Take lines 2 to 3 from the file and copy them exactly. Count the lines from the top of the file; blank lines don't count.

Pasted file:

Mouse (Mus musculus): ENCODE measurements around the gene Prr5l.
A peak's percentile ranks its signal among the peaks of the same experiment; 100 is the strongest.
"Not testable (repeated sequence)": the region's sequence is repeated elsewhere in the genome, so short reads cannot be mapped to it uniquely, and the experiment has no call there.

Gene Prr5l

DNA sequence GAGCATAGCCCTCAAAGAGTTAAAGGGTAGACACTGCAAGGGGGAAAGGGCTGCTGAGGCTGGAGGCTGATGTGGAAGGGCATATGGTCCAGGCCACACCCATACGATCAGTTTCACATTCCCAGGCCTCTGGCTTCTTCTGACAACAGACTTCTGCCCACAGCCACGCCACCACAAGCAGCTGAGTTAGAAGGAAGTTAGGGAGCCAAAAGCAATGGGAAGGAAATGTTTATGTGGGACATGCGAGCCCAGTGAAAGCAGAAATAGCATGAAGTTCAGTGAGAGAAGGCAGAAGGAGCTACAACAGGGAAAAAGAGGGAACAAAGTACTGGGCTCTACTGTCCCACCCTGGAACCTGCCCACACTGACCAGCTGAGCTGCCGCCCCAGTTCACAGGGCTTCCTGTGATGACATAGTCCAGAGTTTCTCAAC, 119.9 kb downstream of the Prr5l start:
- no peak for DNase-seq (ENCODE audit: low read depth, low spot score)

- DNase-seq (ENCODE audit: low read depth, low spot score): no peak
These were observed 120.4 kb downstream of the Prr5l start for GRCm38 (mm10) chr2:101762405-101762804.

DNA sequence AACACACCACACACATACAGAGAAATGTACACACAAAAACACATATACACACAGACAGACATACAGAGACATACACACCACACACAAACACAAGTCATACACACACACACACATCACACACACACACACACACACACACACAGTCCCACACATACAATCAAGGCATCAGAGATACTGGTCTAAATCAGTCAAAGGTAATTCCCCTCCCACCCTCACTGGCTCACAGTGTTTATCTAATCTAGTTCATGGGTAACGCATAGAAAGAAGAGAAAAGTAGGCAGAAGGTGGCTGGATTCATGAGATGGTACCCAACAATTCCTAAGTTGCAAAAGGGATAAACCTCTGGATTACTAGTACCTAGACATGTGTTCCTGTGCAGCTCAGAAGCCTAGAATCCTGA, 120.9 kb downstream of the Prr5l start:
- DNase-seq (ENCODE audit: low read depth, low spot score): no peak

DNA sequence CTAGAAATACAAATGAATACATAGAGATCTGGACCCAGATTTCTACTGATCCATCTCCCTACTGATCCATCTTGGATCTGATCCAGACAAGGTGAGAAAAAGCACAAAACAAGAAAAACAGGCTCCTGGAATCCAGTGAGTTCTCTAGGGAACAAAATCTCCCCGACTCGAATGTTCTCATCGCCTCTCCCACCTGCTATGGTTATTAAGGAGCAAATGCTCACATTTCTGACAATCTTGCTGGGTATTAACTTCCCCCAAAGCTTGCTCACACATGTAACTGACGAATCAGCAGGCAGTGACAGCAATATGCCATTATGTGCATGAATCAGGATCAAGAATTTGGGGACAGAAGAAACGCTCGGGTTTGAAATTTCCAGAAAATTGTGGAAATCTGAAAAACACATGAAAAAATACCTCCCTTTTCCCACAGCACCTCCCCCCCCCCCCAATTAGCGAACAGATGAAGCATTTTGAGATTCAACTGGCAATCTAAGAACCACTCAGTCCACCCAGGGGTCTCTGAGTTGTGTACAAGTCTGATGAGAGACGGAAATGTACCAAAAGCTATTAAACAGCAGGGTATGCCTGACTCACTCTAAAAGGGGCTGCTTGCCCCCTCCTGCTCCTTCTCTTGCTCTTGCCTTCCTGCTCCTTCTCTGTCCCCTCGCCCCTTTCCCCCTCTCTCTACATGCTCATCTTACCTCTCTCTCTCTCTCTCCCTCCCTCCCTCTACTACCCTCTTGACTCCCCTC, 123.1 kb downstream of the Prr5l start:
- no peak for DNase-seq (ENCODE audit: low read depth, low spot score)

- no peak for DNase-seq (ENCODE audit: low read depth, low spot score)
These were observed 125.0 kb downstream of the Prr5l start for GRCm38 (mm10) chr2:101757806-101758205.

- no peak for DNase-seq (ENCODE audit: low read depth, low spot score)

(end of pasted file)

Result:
A peak's percentile ranks its signal among the peaks of the same experiment; 100 is the strongest.
"Not testable (repeated sequence)": the region's sequence is repeated elsewhere in the genome, so short reads cannot be mapped to it uniquely, and the experiment has no call there.